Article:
The November jobs openings rate for the construction sector (2.3%) was the highest since April 2007 according to the BLS Job Openings and Labor Turnover Survey (JOLTS). The job openings rate measures the number of unfilled positions as a share of total sector employment.
While the recent increase in unfilled positions is consistent with the increase in construction sector activity, particularly for home building, the data continue to reflect only modest growth in total employment. The rise in the count of open positions is thus consistent with reports of local labor shortages.
For the construction sector, monthly gross hiring fell back, declining from 329,000 to 294,000 from October to November. Over the same period, the hiring rate, as measured on a 3-month moving average basis, fell from 5.3% to 5.2%. The pace of construction hiring has slowed during 2013 compared to 2012 levels.
Consistent with reports of some labor shortages for builders, the count of open, unfilled positions in the construction industry was the highest since May 2008. The total of unfilled positions in the sector for November (139,000) marks nine out of the last eleven months for which this number has equaled or exceeded 100,000.
Measured as a three-month moving average, the openings rate (the blue line above) has staged a noticeable rise since September 2012, with a brief pause during the middle of 2013. This rise occurred at the same time as the hiring rate began to fall.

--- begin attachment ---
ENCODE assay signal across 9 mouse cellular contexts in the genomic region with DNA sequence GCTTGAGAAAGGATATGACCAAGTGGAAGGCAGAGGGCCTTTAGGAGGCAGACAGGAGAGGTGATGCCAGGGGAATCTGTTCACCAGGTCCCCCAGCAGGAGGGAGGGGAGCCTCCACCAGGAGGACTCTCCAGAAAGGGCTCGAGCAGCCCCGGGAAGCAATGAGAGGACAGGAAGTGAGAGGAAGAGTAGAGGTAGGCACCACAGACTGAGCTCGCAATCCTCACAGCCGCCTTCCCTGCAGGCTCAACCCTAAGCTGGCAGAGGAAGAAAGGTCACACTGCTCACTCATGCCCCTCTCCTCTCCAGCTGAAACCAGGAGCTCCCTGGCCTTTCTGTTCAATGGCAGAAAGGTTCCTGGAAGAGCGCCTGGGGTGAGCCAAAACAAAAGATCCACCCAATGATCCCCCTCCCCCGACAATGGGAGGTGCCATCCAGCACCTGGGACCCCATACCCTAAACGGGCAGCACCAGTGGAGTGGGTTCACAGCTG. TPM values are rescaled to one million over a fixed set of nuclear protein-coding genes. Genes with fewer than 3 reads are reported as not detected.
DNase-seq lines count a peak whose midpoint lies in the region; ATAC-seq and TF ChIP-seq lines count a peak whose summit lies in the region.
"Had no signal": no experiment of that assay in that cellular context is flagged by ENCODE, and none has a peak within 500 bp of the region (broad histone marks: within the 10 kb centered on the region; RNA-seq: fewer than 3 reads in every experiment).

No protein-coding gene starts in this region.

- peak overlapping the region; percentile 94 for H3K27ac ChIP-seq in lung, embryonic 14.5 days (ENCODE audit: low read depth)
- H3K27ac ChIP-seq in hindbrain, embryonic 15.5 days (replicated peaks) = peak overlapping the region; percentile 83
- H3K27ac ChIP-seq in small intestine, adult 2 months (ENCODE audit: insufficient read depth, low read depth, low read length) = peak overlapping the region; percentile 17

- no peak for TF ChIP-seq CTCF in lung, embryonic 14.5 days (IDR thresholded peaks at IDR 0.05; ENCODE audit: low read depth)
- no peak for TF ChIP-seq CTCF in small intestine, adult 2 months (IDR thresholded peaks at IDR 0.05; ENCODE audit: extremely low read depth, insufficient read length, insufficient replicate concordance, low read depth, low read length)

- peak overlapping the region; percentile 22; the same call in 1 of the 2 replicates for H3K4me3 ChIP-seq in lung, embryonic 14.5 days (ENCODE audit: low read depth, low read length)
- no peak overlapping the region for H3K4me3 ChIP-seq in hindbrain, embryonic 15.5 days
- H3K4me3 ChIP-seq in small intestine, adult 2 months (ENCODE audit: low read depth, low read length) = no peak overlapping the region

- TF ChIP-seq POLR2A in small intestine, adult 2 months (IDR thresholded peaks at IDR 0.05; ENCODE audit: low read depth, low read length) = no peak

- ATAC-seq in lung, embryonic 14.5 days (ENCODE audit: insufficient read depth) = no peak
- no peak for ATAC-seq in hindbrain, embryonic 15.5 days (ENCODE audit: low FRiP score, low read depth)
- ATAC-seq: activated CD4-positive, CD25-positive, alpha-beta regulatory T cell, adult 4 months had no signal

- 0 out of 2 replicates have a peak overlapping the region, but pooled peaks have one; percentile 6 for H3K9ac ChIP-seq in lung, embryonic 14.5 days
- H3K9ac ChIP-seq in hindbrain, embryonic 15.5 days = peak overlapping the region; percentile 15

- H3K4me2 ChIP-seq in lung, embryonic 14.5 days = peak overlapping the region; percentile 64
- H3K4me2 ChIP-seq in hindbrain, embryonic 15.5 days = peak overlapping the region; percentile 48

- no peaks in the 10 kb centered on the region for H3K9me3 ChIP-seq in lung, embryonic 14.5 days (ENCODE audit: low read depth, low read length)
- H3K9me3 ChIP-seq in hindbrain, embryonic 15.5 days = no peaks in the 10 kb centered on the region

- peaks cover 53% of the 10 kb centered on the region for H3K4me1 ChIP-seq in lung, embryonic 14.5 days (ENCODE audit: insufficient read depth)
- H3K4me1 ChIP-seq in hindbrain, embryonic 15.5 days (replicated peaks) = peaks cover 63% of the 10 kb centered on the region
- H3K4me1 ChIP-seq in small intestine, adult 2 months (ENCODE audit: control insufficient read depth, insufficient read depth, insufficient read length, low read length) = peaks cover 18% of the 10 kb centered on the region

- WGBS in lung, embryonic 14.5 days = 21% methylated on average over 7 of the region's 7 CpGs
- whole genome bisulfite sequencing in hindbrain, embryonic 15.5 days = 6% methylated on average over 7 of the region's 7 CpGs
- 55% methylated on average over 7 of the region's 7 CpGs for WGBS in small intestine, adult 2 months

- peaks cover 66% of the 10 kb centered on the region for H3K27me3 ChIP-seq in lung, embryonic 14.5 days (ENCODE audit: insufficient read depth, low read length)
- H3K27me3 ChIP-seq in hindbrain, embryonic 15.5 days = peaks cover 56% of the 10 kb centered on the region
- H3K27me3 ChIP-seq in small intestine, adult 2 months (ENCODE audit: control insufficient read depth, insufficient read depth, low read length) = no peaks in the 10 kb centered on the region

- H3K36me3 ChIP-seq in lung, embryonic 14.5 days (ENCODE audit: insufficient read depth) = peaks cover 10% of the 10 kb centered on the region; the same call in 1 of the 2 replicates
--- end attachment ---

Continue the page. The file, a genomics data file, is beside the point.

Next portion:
Combined with a declining sector layoff rate (non-seasonally adjusted), charted as a 12-month moving average in the graph above, the uptick in open positions since 2012 suggests more, if modest, construction hiring in the months ahead – if firms can find workers with the right skills.
Monthly employment data for December 2013 (the employment count data from the BLS establishment survey are published one month ahead of the JOLTS data) indicate that total employment in home building stands at 2.177 million, broken down as 601,000 builders and 1.576 million residential specialty trade contractors.
According to the BLS data, year-over-year, the home building sector has added 100,000 jobs. Since the point of peak decline of home building employment, when total job losses for the industry stood at 1.466 million, 193,000 positions have been added to the residential construction sector. For 2013, home building employment is averaging monthly net growth of about 8,300 positions.
For the economy as a whole, the November JOLTS data indicate that the hiring rate was unchanged at 3.3% of total employment. The hiring rate has been in the 3.1% to 3.4% range since January 2011. The job openings rate (2.8%) has been at this level for three straight months. This job openings rate matches the post-recession high.